Let’s have some fun, in an advertising vein! I’ve run across some fun little ads in my time collecting fencing memorabilia, but I confess that all of the ads I’m posting today were collected by the inimitable Hans Halberstadt and were pasted into his scrapbooks that are still preserved in this physical plane by the Halberstadt Fencers Club in San Francisco.
To start off, an advertisement both with and for fencing. I don’t think I know any current vendors selling “heavy duty” pairs of dueling swords for a meager $2.98. Prices seem to have gone up a bit since this came out in 1952. Just a bit. And, as if that wasn’t enough, a book to help you in your studies!
A 1949 ad for those little chocolate stars that my Aunt Ruth and Aunt Harriet used to keep in a crystal candy dish at their house in Riverside. They were terrible. Maybe the ones I remember were just out too long to retain their “foil freshness”.
This shaving cream ad is from 1952. Just one question for the copywriter: how does one shave last longer than another?
By 1955, non-sequitur, absurdist comedy found its way to comics and advertising. At least, I guess it did because this ad doesn’t make any kind of sense. I think that’s why I like it.
And, from the midst of the cold war, we bring you a fencing metaphor that will give you peace of mind, knowing that our best and brightest air force personnel could stand on guard as a means of protecting the world for democracy and freedom. Wait, no – they didn’t need to do that; they were sitting in pilot seats and wearing awesome pre-Nasa space suits! But check out the perfection of that back arm classicism. Awesome. Except it’s really an awkward drawing. Honestly now, doesn’t it look like his left calf is, well, not to put too fine a point on it, stuck on his butt? I’m not sure I’d have approved this drawing if I was the art director.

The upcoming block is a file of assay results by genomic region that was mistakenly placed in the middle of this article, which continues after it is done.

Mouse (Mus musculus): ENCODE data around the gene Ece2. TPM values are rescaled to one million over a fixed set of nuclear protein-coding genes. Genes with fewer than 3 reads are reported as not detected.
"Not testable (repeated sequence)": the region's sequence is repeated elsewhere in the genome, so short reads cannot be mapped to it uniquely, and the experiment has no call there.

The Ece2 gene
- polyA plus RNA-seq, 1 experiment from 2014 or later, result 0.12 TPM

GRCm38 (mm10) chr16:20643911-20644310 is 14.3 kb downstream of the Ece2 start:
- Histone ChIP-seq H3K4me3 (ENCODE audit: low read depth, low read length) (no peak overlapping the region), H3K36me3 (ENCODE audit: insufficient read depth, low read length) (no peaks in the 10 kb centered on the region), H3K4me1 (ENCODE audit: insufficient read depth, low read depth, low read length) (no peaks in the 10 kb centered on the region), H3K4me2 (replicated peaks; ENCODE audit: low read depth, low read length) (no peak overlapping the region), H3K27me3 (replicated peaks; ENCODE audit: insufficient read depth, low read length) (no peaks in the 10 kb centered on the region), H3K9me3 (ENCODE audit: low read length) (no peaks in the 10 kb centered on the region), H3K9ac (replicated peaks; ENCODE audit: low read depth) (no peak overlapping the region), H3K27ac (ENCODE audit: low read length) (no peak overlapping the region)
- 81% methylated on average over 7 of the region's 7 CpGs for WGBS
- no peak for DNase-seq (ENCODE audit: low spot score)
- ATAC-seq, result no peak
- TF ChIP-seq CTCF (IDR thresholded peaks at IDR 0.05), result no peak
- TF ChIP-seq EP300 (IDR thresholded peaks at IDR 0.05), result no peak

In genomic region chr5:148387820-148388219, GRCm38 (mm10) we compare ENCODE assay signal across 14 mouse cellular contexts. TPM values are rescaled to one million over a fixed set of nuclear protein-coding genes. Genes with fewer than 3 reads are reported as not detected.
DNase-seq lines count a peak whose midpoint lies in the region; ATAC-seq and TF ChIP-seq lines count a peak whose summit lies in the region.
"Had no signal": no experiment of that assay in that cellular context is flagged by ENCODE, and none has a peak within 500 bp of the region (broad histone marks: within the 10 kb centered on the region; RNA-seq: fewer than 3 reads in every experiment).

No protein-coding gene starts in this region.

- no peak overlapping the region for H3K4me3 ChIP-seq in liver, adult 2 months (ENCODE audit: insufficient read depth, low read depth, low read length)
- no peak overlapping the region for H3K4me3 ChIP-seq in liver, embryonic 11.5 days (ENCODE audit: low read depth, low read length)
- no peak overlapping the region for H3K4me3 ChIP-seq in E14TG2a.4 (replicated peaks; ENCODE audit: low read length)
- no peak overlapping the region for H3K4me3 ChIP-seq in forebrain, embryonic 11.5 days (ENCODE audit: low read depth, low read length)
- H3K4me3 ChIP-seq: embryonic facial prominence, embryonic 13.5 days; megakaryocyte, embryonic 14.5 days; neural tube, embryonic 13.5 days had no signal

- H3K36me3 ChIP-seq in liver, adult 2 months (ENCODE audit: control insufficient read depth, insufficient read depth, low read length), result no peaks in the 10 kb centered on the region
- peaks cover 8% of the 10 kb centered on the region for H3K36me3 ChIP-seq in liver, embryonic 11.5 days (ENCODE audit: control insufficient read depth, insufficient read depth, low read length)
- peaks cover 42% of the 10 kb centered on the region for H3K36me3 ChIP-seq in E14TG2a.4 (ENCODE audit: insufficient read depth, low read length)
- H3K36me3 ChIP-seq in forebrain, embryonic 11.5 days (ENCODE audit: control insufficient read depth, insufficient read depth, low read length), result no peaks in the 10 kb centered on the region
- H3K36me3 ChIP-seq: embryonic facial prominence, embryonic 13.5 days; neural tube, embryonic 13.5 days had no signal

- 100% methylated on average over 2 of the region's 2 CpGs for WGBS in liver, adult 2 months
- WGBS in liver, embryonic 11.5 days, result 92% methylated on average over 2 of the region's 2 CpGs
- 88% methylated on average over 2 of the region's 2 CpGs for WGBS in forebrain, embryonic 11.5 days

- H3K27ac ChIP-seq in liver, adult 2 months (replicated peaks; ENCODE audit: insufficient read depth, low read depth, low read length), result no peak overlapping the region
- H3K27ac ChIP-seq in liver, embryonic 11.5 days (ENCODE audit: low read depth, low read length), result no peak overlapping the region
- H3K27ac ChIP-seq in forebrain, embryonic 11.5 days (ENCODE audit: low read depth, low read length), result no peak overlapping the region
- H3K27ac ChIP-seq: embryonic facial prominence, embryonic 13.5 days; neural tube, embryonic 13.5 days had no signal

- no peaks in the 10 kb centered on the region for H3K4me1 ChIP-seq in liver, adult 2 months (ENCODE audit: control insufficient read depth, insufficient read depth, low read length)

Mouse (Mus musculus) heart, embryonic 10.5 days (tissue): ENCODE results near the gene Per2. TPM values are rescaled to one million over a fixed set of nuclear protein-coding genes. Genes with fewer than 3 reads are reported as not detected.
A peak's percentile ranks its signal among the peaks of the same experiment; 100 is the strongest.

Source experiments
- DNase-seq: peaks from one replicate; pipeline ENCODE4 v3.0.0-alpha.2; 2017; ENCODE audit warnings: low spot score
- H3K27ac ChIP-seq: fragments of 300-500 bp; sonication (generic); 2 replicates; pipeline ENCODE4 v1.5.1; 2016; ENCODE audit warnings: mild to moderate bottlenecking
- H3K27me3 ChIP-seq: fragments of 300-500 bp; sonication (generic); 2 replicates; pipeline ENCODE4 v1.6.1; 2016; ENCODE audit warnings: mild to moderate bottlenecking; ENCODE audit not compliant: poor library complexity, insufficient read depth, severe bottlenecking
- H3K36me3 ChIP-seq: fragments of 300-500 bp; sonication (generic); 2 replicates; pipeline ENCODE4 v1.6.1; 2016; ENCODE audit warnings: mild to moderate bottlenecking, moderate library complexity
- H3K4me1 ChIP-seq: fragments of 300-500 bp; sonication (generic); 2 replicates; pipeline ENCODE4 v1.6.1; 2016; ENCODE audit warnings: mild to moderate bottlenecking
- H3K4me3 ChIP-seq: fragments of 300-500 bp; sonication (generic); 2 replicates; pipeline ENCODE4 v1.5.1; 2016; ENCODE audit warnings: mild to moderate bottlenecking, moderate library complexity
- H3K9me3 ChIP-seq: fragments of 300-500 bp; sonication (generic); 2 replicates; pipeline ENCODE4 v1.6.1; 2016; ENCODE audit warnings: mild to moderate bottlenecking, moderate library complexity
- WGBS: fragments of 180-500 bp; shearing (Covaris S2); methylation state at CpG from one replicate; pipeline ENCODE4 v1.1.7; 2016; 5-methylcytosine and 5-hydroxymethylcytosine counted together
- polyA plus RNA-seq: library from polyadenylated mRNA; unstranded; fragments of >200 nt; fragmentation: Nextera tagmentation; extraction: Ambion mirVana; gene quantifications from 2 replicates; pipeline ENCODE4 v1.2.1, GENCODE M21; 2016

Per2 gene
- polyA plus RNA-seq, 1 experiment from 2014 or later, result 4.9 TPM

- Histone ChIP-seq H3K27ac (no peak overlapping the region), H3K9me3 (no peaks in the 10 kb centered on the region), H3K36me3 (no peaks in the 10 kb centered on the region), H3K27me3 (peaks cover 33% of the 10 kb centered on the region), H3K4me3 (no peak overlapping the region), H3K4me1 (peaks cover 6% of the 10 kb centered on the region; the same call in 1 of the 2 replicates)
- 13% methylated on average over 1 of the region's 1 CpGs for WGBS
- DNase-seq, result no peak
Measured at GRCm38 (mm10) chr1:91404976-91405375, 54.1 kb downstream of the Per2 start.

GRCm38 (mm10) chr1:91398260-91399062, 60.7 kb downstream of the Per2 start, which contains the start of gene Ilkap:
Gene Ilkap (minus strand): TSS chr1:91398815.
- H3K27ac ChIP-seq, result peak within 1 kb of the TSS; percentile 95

This one gives us a lesson in advertising strategy from some of the great names in advertising. Hal Needham was a legend in the business of advertising, eventually having a long-running company under his own name. This ad is to advertise the advertising company. So, there’s that.
This matchbox cover is from the Melbourne Olympics in 1956. I love that there’s only an average for how many matches you may get in the box. The average is 60, but what’s the low/high on that? Maybe as many as 80; maybe only 6 or 7. Shake the box first, I think.
Also from 1956, I bring you “slenderella”. Is it a diet? A girdle? A new pill? A gym? The ad is suspiciously free of anything confusing like, I dunno, information. A “Free Trial Visit”? Maybe they lock you in a cell on bread & water until you reach your target skinnyness. And, just for women? Do guys get to be slender? Is that a gender specific term, even? Questions, questions, questions. Nice boots, though. Very pirate-y. And what’s with the two medieval looky-loos? And those, what, buildings? at the very top? They look like Masonic symbols as much as anything. What’s going on here? I’m very, very confused.
And a nice 1958 cordials ad to finish up. I used to work at a fancy restaurant that served your choice of cordial as an after dinner freebie. Creme de Menthe or Creme de Cacao. Both awful just by themselves. Not Heublein, I don’t think. But hey, free drinks! Savor it!